People have individual identities and stories. There’s a lot that goes into the decisions they make and the circumstances they are in, only some of which has to do with choices they’ve made.
It takes time and mental energy to get to know them. There’s a limit to how many people an individual can really know.
When dealing with a high volume of people, such as the volume around which bureaucracies are built, efficiency is necessary. A bureaucrat does not have time to get to know each of the people with whom they are dealing because getting to know people slows the process down, whatever the process is.
Rules introduce efficiency into a system by providing guides for how to arrive at an outcome (a decision, for instance) based on some inputs (maybe a form that someone fills out).
Rules tend to be established around likely or common occurrences (and usually with particular populations in mind). However, memorable occurrences (such as instances of cheating) can easily be mistaken for likely occurrences, so rules tend to also be formed around bad actors, no matter how rare.
Humans are seen as a weakness within bureaucratic systems because we have a natural inclination towards compassion and care for fellow humans. A popular method for addressing those weaknesses is to introduce technologies into the system to facilitate the decision-making process. The human agent then becomes simply a verifier for decisions made by the algorithms (we have a known bias towards accepting decisions made by AI). All in the name of efficiency, which does not have very much room for compassion.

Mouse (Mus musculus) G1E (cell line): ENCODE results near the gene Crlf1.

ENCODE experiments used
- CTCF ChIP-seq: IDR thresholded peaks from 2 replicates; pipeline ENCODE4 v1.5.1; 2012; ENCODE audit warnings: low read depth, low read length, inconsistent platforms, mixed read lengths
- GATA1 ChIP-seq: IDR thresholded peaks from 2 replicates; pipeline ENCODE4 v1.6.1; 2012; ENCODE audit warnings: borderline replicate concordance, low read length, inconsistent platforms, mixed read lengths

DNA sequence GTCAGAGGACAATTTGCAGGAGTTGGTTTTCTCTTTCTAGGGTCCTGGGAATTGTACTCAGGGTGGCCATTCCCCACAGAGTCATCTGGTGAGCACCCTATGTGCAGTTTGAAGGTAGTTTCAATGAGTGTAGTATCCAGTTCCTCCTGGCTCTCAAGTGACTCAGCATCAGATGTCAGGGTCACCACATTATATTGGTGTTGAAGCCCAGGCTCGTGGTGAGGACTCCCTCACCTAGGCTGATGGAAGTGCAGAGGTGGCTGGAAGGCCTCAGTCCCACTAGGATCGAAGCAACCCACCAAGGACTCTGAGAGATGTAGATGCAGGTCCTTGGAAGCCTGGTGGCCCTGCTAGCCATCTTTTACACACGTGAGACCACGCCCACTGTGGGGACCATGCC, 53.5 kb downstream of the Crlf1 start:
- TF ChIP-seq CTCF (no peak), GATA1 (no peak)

By putting people in positions where they function much like machines, bureaucracies push people into behaving like the machines they rely on to complete their work tasks. At that point, what function does the human in the system actually serve?
This rules-based machination of processes (generally processes that have consequences for the humans who are being processed through the bureaucracy) might seem like a reasonable approach to dealing with volume, but looking at it that way ignores the very real consequences that these processes have for people. Hackers and those who study the rules in order to take advantage of them are always going to find a way to beat the system, so structuring rules around bad actors can only really serve to punish ordinary people.
Is this what we want for our future? For humans to become more and more like the technologies that we create?
I believe it is time to reassert our humanity and fight back against robotization by bureaucracy! It shouldn’t be just one or a handful of individuals in a company who consider the ‘users’ or people on the other end of the technology – ethics, inclusivity, and humanity should be at the core of everything we do.